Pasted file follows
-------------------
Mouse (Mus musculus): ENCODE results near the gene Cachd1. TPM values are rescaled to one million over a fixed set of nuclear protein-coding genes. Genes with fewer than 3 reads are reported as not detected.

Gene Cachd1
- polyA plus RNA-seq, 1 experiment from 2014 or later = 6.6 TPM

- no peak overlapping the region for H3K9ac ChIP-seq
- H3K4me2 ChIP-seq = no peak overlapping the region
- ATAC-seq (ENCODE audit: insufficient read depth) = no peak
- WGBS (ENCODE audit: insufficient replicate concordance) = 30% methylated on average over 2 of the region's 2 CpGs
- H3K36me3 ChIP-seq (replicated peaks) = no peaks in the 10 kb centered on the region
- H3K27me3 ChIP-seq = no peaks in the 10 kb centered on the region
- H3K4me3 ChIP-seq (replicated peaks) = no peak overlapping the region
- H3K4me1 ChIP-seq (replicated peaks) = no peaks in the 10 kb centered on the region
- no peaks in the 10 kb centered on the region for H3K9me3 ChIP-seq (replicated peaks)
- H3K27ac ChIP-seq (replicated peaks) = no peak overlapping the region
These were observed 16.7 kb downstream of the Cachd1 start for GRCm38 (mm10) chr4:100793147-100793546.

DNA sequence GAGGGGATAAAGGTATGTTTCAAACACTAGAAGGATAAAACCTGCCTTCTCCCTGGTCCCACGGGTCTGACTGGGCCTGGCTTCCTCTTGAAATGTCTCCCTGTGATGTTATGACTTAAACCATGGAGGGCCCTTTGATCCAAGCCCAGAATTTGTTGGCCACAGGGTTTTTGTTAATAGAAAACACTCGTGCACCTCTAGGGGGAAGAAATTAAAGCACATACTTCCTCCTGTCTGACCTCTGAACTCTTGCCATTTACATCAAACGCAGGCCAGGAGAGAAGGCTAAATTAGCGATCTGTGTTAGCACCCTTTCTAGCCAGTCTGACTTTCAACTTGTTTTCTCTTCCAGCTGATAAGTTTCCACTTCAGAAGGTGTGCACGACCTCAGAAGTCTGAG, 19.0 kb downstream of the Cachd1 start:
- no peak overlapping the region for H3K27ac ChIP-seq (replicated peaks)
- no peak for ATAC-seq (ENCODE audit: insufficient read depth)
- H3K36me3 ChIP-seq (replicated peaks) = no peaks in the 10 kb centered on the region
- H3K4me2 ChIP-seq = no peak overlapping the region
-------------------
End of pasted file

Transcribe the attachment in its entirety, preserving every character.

Mouse (Mus musculus): ENCODE results near the gene Cachd1. TPM values are rescaled to one million over a fixed set of nuclear protein-coding genes. Genes with fewer than 3 reads are reported as not detected.

Gene Cachd1
- polyA plus RNA-seq, 1 experiment from 2014 or later = 6.6 TPM

- no peak overlapping the region for H3K9ac ChIP-seq
- H3K4me2 ChIP-seq = no peak overlapping the region
- ATAC-seq (ENCODE audit: insufficient read depth) = no peak
- WGBS (ENCODE audit: insufficient replicate concordance) = 30% methylated on average over 2 of the region's 2 CpGs
- H3K36me3 ChIP-seq (replicated peaks) = no peaks in the 10 kb centered on the region
- H3K27me3 ChIP-seq = no peaks in the 10 kb centered on the region
- H3K4me3 ChIP-seq (replicated peaks) = no peak overlapping the region
- H3K4me1 ChIP-seq (replicated peaks) = no peaks in the 10 kb centered on the region
- no peaks in the 10 kb centered on the region for H3K9me3 ChIP-seq (replicated peaks)
- H3K27ac ChIP-seq (replicated peaks) = no peak overlapping the region
These were observed 16.7 kb downstream of the Cachd1 start for GRCm38 (mm10) chr4:100793147-100793546.

DNA sequence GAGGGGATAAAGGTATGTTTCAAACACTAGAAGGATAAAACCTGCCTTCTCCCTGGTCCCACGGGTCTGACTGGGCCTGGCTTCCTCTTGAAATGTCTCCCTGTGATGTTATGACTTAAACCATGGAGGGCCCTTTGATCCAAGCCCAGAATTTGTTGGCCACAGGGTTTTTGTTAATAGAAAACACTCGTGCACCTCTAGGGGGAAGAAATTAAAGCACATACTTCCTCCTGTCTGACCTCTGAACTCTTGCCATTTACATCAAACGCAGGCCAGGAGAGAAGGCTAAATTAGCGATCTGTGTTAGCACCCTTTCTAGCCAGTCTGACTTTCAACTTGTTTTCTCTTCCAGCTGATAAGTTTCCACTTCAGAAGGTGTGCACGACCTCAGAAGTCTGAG, 19.0 kb downstream of the Cachd1 start:
- no peak overlapping the region for H3K27ac ChIP-seq (replicated peaks)
- no peak for ATAC-seq (ENCODE audit: insufficient read depth)
- H3K36me3 ChIP-seq (replicated peaks) = no peaks in the 10 kb centered on the region
- H3K4me2 ChIP-seq = no peak overlapping the region